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Java Me Game Programming, 2eby John P., Phd. Flynt
Synopses & Reviews
Get ready to create your own J2ME game! This updated edition to the popular J2ME Game Programming provides updated sofware coverage as well as updates to the programming approaches specific to Java ME software. It also covers the recent innovations in mobile games with relations to iPods and cell phones. You will learn the essentials of J2ME game development from the ground up. Throughout the book you will discover the issues involved in developing for multiple target devices and how to work through the jungle of device-specific libraries and device capabilities. Working on a limited platform it is important to squeeze as much as you can out of those precious bytes, so in this book you will find the tools and source code you need to get the most out of the constrained resources. You will also learn how to structure your code and classes to achieve as small an application footprint as possible. As you work toward developing your own J2ME game, you'll examine the game lifecycle, how to handle resources, various methods of drawing to the screen, optimizing memory usage, handling the users input, and even sharing high-scores online! Previous experience in programming object-oriented languages and a basic level of math skills is recommended.
Have you ever seen players' eyes light up as they explore the worlds that you've created in your games? If you have, then game development probably has you hooked firmly in its grasp! If you?ve never taken your games beyond the PC, now's the time! "J2ME Game Programming" is a hands-on guide that teaches you how to create games for micro-devices. You'll be amazed at just how cool the games you create can look and play. Focusing primarily on mobile phone game creation, you'll jump right in and create your own games as you work your way through the book. The thought has surely crossed your mind that it would be nice to make some money off of this cool hobby of yours. J2ME offers real opportunity to profit from your games. Learn how you can earn revenue from your games by taking them to market. If you have a basic understanding of Java, then you're ready to explore all that "J2ME Game Programming" has to offer!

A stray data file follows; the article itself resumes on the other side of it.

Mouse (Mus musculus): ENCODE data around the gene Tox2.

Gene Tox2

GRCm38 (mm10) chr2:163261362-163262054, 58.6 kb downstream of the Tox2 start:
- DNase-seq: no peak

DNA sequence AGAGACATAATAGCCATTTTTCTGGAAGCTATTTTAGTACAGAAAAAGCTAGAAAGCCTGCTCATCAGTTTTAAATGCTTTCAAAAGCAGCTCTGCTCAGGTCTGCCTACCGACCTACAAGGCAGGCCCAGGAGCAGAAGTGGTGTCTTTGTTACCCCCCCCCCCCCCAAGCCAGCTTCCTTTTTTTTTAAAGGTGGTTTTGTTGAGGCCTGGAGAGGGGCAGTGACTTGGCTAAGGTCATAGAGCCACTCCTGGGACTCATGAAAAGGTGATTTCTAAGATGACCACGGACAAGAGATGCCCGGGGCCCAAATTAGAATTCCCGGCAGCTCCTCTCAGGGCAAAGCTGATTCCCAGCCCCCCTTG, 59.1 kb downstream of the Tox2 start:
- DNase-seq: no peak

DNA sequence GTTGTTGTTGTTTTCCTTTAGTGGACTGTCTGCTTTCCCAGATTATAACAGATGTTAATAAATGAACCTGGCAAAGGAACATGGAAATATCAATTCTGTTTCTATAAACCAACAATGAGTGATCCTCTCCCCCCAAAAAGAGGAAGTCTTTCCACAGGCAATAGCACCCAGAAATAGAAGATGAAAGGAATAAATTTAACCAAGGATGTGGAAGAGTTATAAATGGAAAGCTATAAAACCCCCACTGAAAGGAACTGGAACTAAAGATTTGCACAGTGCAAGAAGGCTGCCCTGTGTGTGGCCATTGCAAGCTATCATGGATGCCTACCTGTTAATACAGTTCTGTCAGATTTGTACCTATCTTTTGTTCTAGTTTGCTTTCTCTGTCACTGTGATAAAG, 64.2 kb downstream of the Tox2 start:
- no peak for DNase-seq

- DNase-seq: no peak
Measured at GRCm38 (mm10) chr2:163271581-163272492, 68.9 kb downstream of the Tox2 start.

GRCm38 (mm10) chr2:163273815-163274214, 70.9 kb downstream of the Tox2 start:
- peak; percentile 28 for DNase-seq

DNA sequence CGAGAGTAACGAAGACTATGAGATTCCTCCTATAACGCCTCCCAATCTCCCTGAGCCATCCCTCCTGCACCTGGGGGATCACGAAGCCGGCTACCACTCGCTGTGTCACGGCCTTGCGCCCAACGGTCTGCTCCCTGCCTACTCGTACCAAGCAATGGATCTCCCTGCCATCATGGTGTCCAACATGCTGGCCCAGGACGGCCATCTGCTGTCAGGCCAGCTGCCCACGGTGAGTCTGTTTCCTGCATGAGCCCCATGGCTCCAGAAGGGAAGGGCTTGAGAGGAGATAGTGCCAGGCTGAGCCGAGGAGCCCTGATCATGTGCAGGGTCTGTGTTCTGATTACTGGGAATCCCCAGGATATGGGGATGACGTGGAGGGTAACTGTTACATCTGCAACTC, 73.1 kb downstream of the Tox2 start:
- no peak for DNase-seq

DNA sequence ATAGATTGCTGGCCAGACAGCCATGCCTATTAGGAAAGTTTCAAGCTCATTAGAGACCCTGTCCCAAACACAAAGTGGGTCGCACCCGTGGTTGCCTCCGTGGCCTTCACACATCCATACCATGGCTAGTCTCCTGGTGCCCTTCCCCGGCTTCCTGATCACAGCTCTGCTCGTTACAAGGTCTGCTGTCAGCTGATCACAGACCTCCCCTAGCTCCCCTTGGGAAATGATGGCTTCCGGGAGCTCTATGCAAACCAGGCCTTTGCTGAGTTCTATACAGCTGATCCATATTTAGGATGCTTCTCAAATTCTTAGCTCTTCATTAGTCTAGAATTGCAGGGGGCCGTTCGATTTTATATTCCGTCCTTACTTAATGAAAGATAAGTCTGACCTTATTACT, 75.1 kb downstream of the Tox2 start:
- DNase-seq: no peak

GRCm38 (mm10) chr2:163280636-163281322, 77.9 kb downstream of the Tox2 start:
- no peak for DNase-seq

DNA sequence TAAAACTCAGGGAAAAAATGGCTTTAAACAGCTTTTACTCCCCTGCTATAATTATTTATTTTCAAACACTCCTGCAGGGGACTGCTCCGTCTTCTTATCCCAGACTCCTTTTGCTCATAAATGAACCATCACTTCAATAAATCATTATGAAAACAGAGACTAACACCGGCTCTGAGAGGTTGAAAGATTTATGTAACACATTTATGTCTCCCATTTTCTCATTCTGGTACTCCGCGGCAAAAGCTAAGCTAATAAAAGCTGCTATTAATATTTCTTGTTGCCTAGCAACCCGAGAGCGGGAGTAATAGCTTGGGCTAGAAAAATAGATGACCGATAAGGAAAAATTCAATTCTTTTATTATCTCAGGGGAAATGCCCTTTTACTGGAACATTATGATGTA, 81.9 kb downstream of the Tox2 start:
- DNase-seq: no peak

About the Author
John P. Flynt, Ph.D., works in the software development industry, has taught at colleges and universities, and has authored courses and curricula for several college level game development programs. His academic background includes work in information technology, the social sciences, and the humanities. Among his previous books are "In the Mind of a Game," "Perl Power!," "UnrealScript Game Programming All in One," "Simulation and Event Modeling for Game Developers" (with co-author Ben Vinson), "Beginning Pre-Calculus for Game Developers," "Java Programming for the Absolute Beginner," "Beginning Math Concepts for Game Developers," and "Software Engineering for Game Developers." Among other engagements, he has been a speaker at game and educational conferences in San Antonio, LA, Atlanta, Austin, West Lafayette, and the 2004 Xtreme Game Developers Expo in Mountain View, CA. He has worked as a consultant on several curriculum development initiatives involving some of the largest proprietary colleges in the US and has taught literature, political science, computer science, and game development. He has been contracted by DeVry University as a game course developer, and DeVry has adopted Software Engineering for Game Developers for its national curriculum. John lives in the foothills near Boulder, Colorado. Martin J. Wells is currently the Lead Programmer at Tasman Studios Pty Ltd, located in Sydney, Australia. Throughout his 15-year career he has worked on a wide variety of development projects. He is an expert in multiple computer languages, including Java from its origins, and has extensive experience in the development of high performance networking and multithreaded systems. His first game programming experience came from writing and selling his own games for the Tandy and Commodore microcomputers at the age of 12.
Table of Contents
PART 1 MOBILE DEVICE FUNDAMENTALS Chapter 1: Java ME History Chapter 2: Java ME Overview Chapter 3: Java ME-Enabled Devices PART II SETTING UP FOR DEVELOPMENT Chapter 4: The JDK, THE MIDP, and a MIDlet Suite Chapter 5: Using the Java Wireless Toolkit 2.5 Chapter 6: Using NetBeans PART III TEXT ORIENTED ACTIVITIES Chapter 7: Java ME API Basics Chapter 8: Persistence with the RMS Chapter 9: User Interface Basics PART IV USING GRAPHICS Chapter 10: Forms and Items Chapter 11: Images and Choices Chapter 12: Gauges, Dates, Calendars PART V GAME ORIENTATION Chapter 13: Canvas, Graphics, Thread Chapter 14: The Game API Chapter 15: The Game API and Game Implementation Appendix: Scrolling Background Index
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